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Ask a Foodie: What Are the Perils of ‘Boba’ or Bubble Tea?

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Mango Bubble Tea Smoothie -Photographed on Hasselblad H3D2-39mb CameraQ. While eating at an Asian restaurant recently, I watched a dad helping his son choose from the menu of “boba” or bubble teas. Are these dangerous? I read that the tapioca bubbles have PCBs and that you can choke on the large “bubbles.” Also, why are the bubbles dark-colored? –KM

A. We’ve been drinking bubble tea occasionally for the past 15 years or so with no unfortunate events.  However, the last time I had a (delicious, strawberry-banana) bubble tea, with the black tapioca pearls at the bottom, I thought about the second part of your question.

Just as one could drown in a soup bowl full of water, I imagine one also could choke on the springy tapioca pearls that form the bubbles in the tea. Very simply, don’t inhale them!  Pull the bubbles only so far as your teeth, so you can chew them, which is simply the best part of bubble tea! If you are giving the tea — which is more often a creamy, smoothy type drink —  to a child, instruct them carefully on the procedure, then keep an eye on them.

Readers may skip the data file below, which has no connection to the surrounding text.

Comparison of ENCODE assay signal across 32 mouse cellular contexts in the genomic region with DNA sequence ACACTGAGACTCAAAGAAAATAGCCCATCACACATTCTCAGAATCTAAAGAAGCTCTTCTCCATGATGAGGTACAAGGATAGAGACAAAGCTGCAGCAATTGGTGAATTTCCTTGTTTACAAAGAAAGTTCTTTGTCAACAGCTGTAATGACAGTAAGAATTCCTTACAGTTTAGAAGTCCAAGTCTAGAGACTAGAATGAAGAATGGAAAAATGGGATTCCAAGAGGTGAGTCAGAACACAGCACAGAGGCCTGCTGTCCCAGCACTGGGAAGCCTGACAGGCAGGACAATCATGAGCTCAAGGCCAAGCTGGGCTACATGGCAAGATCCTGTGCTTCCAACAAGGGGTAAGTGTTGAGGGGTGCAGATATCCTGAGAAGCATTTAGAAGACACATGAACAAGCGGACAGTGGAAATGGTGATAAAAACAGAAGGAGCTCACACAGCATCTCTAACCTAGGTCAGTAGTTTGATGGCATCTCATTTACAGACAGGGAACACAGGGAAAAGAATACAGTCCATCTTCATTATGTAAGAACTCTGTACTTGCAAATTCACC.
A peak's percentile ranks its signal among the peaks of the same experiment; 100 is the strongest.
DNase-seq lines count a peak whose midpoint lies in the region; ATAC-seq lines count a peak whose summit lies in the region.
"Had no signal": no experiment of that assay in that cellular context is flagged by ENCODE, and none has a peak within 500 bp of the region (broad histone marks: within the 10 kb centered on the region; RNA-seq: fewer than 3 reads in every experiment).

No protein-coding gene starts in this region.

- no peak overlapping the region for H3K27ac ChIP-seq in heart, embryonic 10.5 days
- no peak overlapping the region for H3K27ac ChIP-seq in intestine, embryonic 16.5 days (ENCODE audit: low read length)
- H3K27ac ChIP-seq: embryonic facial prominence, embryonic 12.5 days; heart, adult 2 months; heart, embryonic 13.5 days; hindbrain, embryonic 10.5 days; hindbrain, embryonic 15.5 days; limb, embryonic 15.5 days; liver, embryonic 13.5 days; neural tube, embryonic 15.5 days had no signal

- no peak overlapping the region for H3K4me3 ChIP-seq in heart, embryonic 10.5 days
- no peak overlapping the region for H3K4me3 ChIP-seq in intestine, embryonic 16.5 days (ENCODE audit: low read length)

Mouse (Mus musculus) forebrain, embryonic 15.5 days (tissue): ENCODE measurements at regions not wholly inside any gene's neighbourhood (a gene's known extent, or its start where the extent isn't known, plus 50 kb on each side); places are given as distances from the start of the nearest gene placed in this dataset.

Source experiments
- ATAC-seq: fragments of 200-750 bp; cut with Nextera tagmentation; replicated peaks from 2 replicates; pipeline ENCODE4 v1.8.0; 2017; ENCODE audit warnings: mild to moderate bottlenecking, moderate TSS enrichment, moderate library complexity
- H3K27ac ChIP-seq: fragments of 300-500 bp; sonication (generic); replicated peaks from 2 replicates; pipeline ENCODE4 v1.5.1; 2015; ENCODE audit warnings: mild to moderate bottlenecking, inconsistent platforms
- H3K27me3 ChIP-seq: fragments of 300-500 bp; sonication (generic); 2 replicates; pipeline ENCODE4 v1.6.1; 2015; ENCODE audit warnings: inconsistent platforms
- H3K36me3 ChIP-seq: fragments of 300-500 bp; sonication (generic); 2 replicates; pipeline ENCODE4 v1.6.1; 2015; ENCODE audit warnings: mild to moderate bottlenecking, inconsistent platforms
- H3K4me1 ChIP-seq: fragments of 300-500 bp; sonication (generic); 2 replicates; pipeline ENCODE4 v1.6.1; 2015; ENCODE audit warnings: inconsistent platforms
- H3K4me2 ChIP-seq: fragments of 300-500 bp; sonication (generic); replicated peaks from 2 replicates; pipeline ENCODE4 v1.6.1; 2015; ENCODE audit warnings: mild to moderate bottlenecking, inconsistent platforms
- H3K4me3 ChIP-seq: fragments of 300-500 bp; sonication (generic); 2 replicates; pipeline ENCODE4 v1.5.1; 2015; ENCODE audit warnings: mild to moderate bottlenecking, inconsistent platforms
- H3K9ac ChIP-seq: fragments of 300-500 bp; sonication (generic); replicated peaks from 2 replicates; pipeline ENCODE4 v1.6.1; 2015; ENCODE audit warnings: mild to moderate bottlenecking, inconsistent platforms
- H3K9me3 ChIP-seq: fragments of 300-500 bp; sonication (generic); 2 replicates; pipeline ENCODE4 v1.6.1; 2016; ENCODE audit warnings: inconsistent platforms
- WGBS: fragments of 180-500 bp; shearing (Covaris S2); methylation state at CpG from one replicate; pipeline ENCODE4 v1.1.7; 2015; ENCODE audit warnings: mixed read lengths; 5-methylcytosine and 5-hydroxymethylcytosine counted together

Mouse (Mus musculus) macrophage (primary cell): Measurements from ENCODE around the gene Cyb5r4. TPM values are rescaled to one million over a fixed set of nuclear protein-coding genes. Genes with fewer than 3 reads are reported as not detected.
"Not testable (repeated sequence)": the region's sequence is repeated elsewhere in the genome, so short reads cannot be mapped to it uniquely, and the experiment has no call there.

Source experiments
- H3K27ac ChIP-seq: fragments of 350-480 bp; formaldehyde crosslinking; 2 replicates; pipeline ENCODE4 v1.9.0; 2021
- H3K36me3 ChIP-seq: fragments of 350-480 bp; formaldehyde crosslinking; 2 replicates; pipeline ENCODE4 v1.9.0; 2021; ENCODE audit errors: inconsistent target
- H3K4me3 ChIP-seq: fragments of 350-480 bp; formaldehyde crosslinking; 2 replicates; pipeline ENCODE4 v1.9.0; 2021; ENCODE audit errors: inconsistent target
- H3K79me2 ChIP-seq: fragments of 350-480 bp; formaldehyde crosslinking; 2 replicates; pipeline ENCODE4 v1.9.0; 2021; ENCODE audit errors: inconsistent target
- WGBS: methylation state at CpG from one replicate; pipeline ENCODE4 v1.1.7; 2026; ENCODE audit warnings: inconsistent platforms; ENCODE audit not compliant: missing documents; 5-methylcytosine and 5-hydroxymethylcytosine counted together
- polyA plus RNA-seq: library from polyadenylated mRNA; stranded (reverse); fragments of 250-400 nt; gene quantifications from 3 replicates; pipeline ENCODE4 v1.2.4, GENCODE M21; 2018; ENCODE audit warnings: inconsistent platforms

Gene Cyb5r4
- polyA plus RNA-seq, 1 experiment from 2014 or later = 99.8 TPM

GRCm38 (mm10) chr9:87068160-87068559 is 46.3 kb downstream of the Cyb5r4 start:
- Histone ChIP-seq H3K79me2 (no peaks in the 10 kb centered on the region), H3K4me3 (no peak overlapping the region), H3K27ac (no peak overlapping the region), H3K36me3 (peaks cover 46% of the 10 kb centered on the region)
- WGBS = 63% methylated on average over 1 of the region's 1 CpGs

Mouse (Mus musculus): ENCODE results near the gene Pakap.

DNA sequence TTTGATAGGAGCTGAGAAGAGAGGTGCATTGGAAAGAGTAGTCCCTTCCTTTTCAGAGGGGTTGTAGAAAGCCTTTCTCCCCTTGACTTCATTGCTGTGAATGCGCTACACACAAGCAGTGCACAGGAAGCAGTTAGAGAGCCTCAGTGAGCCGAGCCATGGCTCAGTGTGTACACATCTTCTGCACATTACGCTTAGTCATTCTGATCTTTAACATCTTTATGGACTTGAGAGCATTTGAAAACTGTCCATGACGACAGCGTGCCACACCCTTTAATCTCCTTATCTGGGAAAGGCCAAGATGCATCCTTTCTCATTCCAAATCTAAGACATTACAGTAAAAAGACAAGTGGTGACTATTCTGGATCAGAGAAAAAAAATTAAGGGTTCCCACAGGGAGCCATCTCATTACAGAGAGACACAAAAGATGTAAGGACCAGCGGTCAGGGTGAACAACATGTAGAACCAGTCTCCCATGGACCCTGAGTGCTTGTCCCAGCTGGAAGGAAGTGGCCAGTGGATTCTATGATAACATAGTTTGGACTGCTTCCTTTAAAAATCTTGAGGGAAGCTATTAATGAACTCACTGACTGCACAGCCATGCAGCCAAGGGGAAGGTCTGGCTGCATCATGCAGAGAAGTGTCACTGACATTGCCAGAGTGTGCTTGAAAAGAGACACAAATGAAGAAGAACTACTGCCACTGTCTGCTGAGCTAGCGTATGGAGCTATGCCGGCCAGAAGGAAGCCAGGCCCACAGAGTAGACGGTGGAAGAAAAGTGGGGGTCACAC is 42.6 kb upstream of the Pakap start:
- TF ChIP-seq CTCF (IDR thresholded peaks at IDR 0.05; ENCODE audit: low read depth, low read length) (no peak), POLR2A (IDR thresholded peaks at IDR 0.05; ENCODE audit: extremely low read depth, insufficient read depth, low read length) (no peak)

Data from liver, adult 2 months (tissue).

A little research into the PCB factor: While one European lab found PCPs, or polychlorinated biphenyls, in pearls served by an unnamed bubble tea house in Northern Germany, the German consumer protection agency, Nordrhein-Westfalen, sampled 84 different bubble teas and found no PCBs. PCBs have been linked not only to cancer, but other undesirable health conditions.

Bubble tea also can be very sugary, and one might raise various other health alarms about sugar. If you’re watching your sugar intake,  just order a bubble tea now and then. Remember not to inhale the bubbles; forget about PCBs.

As for the dark color — on ingredient lists for black, uncooked tapioca pearls for bubble tea, I have seen the word “caramel coloring.”



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